GenoSpace: Making Big Data in Health Care Useful and Usable
John Quackenbush is being honored as a Champion of Change for the vision he has demonstrated and for his commitment to open science.
In a June 2000 press conference, President Bill Clinton announced the initial survey of the entire human genome. In describing the extraordinary scientific and technical achievement, Clinton remarked, “Without a doubt, this is the most important, most wondrous map ever produced by humankind.”
Announced at the dawn of a new millennium, the completion of that first genome sequence sparked excitement worldwide and ignited the imaginations of both the scientific community and the general public. Upon unlocking of the genetic blueprint found in each of our cells, we now had a unique window, not only into the commonalities shared among all humans, but also into what makes each of us unique. Most importantly, decoding our genetic code created the opportunity for rapid advances in medical research that we hoped would lead to a promising era of personalized medicine. Yet for more than a decade, the prohibitive cost of genome sequencing challenged our progress.
But no longer. Thanks to new, advanced technologies, the cost of sequencing a genome has plummeted and is continuing to decrease rapidly. What once took years and cost billions of dollars can now be carried out in little more than a day, and for less than $3,000. However, one challenging question remains: How can we efficiently and effectively collect, manage, analyze, interpret, and share vast amounts of sequencing data — all six billion chemical “letters” gleaned from our genomes and the information they encode — in ways that make them usable, useful, and above all, private and secure?
The answer to this ultimate “Big Data” question has always been clear to my colleague Mick Corell and me. After years of work handling genomic data and developing analytical methods for discovering genomic factors that influence disease, we came to understand the limitations of existing technologies for meeting the unique challenges of this new genomic era. So in 2011 we launched GenoSpace, a company focused on developing innovative and accessible computational tools for making genomic data accessible. We have created a cloud-computing environment that enables complex genomic and clinical data to be securely stored, accessed, and analyzed, as well as tools that make information accessible to a broad range of users, including scientists, drug companies, health care organizations, physicians, and patients themselves, all of whom have different needs.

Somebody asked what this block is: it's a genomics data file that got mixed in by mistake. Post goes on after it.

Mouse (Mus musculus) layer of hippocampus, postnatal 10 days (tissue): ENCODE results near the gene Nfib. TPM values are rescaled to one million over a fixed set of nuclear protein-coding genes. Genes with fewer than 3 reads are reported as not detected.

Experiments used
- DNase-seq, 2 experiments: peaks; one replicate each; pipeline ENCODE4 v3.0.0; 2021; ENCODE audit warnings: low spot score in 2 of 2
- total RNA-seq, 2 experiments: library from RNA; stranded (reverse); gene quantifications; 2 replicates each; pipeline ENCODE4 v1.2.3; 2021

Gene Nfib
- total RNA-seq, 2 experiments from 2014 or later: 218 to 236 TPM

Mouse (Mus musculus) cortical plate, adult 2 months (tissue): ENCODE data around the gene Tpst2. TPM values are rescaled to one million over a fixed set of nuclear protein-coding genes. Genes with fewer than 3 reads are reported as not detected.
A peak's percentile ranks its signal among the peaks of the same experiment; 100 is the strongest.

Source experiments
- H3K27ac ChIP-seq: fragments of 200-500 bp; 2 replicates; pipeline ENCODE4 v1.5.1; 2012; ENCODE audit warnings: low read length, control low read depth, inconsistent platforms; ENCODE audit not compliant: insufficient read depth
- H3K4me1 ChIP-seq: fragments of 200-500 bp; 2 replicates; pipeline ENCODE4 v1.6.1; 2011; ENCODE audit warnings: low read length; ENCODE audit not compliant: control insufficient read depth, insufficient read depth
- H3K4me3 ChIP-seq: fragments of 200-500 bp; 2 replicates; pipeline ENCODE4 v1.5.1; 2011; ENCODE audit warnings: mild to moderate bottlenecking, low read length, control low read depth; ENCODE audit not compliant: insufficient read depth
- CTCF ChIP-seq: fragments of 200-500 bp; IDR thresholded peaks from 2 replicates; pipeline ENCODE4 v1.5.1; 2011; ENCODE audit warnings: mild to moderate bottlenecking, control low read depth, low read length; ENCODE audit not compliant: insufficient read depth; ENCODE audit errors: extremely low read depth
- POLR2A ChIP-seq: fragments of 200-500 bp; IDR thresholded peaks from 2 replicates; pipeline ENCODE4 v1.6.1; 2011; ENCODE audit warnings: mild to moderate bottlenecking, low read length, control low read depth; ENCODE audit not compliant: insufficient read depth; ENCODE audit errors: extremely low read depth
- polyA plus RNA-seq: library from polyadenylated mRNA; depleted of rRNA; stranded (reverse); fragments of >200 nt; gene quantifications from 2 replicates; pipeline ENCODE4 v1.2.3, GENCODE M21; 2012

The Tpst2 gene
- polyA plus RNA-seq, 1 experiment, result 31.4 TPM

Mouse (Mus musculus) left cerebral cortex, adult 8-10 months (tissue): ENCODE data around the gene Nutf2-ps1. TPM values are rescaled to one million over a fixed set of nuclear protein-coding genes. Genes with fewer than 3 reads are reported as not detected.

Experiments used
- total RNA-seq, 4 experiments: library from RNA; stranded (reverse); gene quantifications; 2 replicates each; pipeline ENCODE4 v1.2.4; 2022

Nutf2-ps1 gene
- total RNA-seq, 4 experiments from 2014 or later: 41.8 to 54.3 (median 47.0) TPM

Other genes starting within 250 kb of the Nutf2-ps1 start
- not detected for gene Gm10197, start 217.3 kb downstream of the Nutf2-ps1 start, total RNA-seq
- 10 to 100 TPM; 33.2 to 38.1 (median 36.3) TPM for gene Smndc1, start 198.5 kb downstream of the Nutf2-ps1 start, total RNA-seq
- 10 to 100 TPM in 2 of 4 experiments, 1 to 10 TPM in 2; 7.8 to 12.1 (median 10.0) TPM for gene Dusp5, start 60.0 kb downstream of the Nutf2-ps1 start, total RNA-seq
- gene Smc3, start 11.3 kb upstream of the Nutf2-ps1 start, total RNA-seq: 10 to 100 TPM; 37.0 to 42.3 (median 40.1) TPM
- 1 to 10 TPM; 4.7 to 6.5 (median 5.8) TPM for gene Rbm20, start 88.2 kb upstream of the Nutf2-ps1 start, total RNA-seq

Our partnership with the Multiple Myeloma Research Foundation (MMRF) represents an important example of how our technology can help drive innovation. The MMRF’s CoMMpass study is an open-science project that unites competitors from the pharmaceutical and biotech industries, academic institutions, and community cancer centers through a publicly available, IP-free data ecosystem focused on finding a cure for this devastating disease. And we at GenoSpace are proud to have created the MMRF Researcher Gateway, featuring some of the most advanced and innovative data-analysis tools available, which is open to the world. We are also excited to have developed the MMRF Community Gateway, a new resource that will bring patients together to share information and become active partners in searching for a cure.
My colleagues and I at GenoSpace are honored to be recognized as a White House Open Science Champion of Change. Nearly every major scientific revolution has been driven by access to new sources of data and information. GenoSpace is proud to be a leader in driving the revolution in biomedical research and health care by creating tools that foster collaboration, spur medical research, and accelerate the pace of scientific progress — all the while recognizing the important role that each individual patient can play in the process of medical discovery.
John Quackenbush is a Professor of Biostatistics and Computational Biology at the Dana-Farber Cancer Institute and the Harvard School of Public Health. He is also CEO of GenoSpace, which he and Mick Correll co-founded in 2011.
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